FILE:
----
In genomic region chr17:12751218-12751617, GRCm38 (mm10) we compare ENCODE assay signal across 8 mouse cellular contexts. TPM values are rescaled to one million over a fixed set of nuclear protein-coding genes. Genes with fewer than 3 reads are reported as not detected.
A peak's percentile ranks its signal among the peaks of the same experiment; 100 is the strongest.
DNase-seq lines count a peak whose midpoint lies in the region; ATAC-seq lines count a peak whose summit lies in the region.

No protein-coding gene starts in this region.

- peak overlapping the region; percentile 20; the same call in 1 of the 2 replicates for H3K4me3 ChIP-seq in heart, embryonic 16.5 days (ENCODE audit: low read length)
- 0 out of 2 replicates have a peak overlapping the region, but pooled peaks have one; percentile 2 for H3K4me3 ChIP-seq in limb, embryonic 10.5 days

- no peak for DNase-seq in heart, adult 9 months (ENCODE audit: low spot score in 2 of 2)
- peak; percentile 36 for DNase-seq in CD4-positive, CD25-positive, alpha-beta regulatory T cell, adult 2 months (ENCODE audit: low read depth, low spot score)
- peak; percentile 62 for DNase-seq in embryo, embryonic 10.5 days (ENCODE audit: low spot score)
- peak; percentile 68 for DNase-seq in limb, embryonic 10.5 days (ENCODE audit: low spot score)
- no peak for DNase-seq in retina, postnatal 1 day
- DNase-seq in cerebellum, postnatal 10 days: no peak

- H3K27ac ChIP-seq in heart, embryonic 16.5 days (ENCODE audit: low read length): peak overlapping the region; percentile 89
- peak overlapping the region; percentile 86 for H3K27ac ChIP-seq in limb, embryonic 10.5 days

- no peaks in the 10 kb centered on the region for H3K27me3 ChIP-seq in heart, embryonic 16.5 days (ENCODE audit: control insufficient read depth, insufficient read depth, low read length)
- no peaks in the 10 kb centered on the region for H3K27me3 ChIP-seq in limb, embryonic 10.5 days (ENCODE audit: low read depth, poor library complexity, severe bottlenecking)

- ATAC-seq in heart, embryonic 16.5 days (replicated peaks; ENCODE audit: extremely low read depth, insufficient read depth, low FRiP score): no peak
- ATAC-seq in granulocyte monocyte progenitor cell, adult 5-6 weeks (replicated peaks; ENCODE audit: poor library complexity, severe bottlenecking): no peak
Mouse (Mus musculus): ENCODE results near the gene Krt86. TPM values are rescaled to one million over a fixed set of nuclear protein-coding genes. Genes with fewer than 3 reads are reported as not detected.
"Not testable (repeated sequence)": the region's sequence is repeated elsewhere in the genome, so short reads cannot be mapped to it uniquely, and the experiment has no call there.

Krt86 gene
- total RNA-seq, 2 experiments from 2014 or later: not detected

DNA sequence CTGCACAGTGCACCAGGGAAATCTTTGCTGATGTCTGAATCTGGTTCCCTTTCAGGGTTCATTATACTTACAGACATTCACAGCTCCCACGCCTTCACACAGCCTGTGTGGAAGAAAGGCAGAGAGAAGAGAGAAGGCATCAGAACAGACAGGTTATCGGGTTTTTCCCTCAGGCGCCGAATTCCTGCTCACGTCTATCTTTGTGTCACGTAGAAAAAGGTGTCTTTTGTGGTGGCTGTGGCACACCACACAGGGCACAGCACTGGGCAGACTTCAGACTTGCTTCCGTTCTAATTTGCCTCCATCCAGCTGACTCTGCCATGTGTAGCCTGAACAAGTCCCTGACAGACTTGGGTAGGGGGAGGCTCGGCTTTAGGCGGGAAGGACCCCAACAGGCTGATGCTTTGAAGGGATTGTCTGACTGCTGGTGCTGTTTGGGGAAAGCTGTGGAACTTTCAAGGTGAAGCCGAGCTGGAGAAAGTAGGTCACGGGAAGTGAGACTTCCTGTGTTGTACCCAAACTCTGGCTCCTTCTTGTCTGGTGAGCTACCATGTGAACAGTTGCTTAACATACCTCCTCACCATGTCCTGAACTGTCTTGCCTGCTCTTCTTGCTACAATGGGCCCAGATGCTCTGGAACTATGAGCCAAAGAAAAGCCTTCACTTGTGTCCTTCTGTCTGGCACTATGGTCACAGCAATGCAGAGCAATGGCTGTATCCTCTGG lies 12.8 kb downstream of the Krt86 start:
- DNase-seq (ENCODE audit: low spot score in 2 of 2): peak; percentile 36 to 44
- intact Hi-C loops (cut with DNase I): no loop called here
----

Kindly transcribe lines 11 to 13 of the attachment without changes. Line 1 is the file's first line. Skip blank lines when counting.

- no peak for DNase-seq in retina, postnatal 1 day
- DNase-seq in cerebellum, postnatal 10 days: no peak

- H3K27ac ChIP-seq in heart, embryonic 16.5 days (ENCODE audit: low read length): peak overlapping the region; percentile 89